Instead of wasting resources organizing street protests, I STRONGLY urge EVERY CIVIC group, every MEMBER of the Filipino Diaspora, if you truly believe in Change, to band together and PREPARE for 2010. IF YOU truly believe in CHANGE, let US be the instrument of that CHANGE. Set aside all this talk about special prosecutors and revenge towards the Arroyos. For as long as the status quo remains, for as long as the old boys club of Philippine politics is in effect, it doesn’t matter who lives in the Palace. We can not change laws. We can not remove those who do not deserve to be in power through impeachment. But we need the mechanism to do so, and we have it: through an election.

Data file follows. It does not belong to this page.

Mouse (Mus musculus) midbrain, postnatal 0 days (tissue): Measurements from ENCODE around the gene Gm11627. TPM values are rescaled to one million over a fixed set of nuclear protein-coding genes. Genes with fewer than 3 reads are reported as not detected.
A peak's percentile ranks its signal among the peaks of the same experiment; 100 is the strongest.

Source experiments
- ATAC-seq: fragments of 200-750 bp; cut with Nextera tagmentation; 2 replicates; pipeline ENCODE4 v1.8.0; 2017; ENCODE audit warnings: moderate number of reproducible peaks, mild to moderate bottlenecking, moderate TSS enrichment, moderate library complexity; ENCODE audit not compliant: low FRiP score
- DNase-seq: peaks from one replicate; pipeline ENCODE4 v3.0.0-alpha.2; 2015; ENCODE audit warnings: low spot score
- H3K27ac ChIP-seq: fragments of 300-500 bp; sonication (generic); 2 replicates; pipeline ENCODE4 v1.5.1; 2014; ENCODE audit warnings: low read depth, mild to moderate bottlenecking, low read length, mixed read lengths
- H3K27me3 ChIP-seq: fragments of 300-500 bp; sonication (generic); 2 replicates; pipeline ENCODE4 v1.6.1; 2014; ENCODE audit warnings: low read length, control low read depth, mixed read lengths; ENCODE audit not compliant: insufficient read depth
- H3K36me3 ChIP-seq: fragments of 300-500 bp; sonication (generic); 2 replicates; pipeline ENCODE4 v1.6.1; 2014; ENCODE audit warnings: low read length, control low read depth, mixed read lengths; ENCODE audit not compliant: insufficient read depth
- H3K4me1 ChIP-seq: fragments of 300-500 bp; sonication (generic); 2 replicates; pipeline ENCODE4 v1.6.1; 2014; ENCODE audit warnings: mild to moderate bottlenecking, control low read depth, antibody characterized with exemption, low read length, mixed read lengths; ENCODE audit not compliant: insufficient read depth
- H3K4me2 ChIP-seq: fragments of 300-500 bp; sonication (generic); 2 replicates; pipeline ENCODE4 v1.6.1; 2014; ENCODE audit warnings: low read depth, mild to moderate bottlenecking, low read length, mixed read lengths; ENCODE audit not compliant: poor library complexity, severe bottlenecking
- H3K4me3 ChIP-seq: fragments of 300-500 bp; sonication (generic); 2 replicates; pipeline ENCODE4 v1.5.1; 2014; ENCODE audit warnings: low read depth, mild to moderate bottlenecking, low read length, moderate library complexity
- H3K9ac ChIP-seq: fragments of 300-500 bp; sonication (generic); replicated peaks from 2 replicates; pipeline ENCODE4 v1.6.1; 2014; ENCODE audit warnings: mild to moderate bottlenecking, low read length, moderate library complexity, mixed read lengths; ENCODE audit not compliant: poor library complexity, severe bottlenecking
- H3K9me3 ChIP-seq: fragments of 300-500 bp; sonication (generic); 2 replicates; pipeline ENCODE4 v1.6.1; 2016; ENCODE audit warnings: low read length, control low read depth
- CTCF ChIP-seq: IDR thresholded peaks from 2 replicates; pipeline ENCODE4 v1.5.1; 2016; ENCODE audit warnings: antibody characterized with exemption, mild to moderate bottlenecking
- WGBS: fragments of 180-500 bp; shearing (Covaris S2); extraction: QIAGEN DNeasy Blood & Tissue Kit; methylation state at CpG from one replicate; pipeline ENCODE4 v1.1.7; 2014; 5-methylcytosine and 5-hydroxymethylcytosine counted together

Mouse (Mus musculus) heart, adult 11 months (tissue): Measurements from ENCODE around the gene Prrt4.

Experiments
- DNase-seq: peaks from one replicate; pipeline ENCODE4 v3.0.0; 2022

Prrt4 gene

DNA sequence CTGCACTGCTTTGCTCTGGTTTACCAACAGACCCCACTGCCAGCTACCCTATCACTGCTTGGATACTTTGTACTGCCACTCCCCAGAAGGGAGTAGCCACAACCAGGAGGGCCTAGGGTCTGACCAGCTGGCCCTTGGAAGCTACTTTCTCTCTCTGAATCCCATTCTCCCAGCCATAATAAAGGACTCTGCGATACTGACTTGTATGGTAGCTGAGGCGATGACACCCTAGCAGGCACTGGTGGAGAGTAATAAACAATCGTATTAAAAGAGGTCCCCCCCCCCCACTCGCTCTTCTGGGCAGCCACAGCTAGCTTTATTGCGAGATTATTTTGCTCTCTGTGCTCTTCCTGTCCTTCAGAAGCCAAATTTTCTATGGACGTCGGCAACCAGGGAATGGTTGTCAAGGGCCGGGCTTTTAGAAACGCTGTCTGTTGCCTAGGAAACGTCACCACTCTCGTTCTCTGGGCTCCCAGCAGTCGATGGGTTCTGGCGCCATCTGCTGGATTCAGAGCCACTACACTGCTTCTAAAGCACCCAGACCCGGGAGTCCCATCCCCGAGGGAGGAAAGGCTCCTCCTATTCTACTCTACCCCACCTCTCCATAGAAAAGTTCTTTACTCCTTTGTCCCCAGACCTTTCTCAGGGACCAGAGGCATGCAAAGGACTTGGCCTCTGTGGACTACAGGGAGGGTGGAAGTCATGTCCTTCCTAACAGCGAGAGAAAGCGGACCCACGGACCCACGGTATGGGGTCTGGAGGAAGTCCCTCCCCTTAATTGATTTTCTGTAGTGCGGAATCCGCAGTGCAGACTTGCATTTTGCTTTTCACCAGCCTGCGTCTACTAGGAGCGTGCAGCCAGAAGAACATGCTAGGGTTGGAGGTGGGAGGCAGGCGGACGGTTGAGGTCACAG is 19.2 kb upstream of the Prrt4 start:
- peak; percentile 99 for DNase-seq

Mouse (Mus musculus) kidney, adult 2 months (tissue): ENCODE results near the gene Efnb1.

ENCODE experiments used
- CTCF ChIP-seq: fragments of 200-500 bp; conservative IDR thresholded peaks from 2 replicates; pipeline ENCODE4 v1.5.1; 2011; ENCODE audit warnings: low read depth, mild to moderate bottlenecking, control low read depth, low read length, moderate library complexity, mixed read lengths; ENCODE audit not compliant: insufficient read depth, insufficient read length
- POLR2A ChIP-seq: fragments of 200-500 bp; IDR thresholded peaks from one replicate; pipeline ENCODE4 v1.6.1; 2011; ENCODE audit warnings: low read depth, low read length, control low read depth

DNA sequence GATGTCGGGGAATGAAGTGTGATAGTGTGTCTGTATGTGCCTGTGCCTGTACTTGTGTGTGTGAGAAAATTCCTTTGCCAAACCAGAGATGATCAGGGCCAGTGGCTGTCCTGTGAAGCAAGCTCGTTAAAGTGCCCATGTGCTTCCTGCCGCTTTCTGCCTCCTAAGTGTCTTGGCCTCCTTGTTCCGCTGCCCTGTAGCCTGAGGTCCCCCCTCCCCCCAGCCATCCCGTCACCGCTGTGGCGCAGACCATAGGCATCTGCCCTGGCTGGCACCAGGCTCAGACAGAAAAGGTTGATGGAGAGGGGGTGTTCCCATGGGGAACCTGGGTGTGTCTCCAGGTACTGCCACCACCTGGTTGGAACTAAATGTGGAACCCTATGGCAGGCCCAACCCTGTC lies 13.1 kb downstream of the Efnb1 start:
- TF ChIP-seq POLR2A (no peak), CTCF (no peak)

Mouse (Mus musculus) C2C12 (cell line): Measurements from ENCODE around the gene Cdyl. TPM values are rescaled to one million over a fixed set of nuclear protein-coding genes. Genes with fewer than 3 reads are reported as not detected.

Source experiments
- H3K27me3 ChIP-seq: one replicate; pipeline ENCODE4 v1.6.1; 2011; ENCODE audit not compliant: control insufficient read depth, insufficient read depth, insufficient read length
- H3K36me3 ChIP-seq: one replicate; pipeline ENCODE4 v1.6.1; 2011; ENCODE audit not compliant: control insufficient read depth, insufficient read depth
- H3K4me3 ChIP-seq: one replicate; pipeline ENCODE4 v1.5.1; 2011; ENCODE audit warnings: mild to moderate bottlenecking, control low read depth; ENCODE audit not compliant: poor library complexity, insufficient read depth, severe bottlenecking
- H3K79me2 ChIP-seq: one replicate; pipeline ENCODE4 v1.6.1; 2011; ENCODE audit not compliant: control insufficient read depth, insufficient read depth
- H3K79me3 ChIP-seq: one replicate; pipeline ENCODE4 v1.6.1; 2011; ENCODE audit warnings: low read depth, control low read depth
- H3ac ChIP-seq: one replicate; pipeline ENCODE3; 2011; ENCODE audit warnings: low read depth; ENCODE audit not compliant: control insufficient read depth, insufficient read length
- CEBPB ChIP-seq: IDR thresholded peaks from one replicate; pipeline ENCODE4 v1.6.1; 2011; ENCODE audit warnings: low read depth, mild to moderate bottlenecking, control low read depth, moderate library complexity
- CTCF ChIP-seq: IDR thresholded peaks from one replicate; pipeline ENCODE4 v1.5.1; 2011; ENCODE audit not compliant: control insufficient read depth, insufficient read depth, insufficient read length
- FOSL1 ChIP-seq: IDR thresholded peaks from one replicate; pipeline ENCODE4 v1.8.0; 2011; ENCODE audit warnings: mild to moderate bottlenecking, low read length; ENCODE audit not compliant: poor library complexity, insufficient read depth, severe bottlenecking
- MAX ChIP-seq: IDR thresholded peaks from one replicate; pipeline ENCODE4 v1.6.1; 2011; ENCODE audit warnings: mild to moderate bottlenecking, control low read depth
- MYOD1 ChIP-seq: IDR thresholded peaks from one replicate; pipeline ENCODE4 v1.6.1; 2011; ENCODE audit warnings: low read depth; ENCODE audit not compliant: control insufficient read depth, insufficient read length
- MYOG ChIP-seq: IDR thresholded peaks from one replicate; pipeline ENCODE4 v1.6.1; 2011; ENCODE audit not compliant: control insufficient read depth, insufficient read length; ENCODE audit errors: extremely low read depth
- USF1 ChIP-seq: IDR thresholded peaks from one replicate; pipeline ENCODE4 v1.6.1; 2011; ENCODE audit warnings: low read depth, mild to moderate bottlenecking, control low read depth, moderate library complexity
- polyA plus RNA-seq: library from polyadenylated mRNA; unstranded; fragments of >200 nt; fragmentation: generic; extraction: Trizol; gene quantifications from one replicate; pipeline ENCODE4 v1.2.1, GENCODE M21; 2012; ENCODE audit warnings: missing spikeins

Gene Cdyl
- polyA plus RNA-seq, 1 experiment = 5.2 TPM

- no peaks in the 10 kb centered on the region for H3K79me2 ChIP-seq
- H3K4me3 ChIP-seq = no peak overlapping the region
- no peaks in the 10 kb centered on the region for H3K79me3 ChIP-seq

It may or may not be an Arroyo in 2010, but someone else can and will repeat the same mistakes, if we do not change how we choose our leaders. And this bloody country will never, ever change.

The answer is so simple. Empower people. really, really, empower them. Break the status quo. For all the talk Lozada, Estrada, Aquino, the Church have in the past few months about Truth, for all that your generation, and the generations before and my generation owe our people, and our children’s children for our hand in all this, for all the righteous anger, we all feel towards this mindless thing our politics has become, for all the disgust we have with the cycle of greed and apathy our people, so rightly, so justly feel, we must act...

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Because We Must
Posted by The Jester-in-Exile on April 18, 2008